Safety expert warns of driving at work dangers

Employers with no Driving at Work policy are putting the lives of staff and other road users at risk, a workplace safety expert has warned.

Thursday, 11th May 2017, 12:11 pm
Updated Thursday, 11th May 2017, 4:58 pm
Darren Donaghy of Donaghy Safety Training.

Darren Donaghy, from Derry-Donegal-based Donaghy Safety Training, sys that, while driving is an everyday part of many workers’ lives, it exposes staff to increased work-related dangers.

He said: “Almost 25% of all road deaths in Ireland are work related. This is a stark reality and if your company does not have a Driving at Work policy, then lives are being put at unnecessary risk.”

Mr Donaghy’s comments coincide with Global Road Safety Week.

He added: ”The figures should be a wake-up call for anyone who drives as part of their job and for employers whose staff drive for work. Bus, HGV, taxi and delivery drivers can spend their entire working day behind the wheel but anyone who drives as part of his or her work duties is at risk.

“Employers have moral and legal obligations to ensure protective measures are in place to safeguard people who are exposed to the risks of the road as part of their job.”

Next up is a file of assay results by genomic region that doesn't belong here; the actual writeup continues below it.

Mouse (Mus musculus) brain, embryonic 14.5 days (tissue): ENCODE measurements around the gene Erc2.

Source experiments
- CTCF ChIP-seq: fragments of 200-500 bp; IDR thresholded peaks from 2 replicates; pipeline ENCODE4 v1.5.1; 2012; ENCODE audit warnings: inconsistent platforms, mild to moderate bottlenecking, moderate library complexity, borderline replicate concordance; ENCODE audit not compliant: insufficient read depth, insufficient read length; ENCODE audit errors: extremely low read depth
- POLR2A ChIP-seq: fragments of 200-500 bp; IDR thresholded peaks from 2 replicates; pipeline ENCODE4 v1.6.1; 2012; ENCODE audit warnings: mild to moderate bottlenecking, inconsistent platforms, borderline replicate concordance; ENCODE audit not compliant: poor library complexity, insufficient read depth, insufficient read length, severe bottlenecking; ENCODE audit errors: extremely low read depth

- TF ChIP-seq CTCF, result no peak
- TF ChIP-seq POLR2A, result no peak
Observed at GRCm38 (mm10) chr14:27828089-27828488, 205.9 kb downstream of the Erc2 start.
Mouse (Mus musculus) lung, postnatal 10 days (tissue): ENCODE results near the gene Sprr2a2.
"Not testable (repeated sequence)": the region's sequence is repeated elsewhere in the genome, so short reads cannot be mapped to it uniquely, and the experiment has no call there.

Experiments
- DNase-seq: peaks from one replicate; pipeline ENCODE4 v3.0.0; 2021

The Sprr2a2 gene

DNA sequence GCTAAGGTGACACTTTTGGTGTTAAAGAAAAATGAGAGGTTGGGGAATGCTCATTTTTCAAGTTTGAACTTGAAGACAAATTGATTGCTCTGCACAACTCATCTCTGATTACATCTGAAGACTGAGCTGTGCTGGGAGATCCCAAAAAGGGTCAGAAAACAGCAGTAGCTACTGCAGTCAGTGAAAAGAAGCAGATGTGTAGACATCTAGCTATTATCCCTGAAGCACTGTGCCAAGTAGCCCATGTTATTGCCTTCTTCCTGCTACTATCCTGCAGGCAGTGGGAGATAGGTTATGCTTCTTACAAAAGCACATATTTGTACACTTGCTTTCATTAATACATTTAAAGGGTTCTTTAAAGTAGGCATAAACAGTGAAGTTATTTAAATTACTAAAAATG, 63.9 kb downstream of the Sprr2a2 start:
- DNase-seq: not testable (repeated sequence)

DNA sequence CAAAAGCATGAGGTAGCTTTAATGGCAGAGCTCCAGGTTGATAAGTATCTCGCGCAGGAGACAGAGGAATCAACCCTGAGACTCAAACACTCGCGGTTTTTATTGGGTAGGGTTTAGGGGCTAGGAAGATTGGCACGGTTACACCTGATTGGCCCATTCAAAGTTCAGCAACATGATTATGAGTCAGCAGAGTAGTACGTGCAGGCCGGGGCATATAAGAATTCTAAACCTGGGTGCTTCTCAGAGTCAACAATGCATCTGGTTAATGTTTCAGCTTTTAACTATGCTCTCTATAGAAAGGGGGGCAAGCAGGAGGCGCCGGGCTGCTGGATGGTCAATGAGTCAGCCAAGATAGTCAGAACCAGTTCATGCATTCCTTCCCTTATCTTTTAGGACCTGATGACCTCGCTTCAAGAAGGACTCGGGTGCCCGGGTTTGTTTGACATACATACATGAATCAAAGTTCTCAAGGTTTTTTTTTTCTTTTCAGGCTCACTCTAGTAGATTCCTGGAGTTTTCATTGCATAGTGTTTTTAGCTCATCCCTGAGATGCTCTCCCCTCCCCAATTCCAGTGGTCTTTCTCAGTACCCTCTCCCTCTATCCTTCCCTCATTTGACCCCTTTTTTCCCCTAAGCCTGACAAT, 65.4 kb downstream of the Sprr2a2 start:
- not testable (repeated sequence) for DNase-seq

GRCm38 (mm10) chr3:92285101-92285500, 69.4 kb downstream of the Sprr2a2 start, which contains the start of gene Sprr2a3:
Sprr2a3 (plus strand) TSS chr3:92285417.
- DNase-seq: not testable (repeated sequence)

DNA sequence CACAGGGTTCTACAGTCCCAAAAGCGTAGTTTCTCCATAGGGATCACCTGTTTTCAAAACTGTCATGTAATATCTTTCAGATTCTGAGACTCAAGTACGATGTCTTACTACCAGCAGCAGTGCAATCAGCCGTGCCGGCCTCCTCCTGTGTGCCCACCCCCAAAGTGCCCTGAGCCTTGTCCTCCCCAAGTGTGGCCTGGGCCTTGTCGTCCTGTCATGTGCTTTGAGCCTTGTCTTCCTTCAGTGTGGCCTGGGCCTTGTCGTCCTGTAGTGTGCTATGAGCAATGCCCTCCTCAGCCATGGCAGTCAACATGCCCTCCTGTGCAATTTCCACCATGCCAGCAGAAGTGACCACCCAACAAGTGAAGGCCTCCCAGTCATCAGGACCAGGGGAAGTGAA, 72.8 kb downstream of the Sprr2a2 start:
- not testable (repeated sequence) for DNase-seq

An Institution of Occupational Safety and Health report has found that, of the 833 Irish road deaths between 2008 and 2011, 193 (23%) were linked to work.

The Road Safety Authority says that, in Ireland, people who drive for work are 40% more likely than other drivers to be involved in a collision.

In the UK, the Royal Society for the Prevention of Accidents estimates that between 800 and 1,000 road deaths a year are work-related.

Mr Donaghy continued: “In both Northern Ireland and the Republic of Ireland, employers must have a clear driving at work policy in place. If you do not have one in place, put one in place as soon as possible. Being proactive about reducing the risks of driving at work will protect both your workforce and your company.”

Mr Donaghy said that, while the employee is responsible for how they drive, an employer’s

policy must work to minimise all risk associated with driving for work.

He explained: “A Driving for Work policy must make staff aware of the main risks they face or create when driving for work and inform employees who drive vehicles in the course of their work of the requirement to demonstrate safe, efficient driving skills and other good road safety habits at all times.

He said policy must clearly dictate the reporting of incidents, safety surrounding breaks, and legal requirements over mobile phone use.

“Furthermore, it should clearly document that the onus is on the employer to maintain all

company vehicles in a safe, clean and roadworthy condition to ensure the maximum safety

of the drivers, occupants and other road users.

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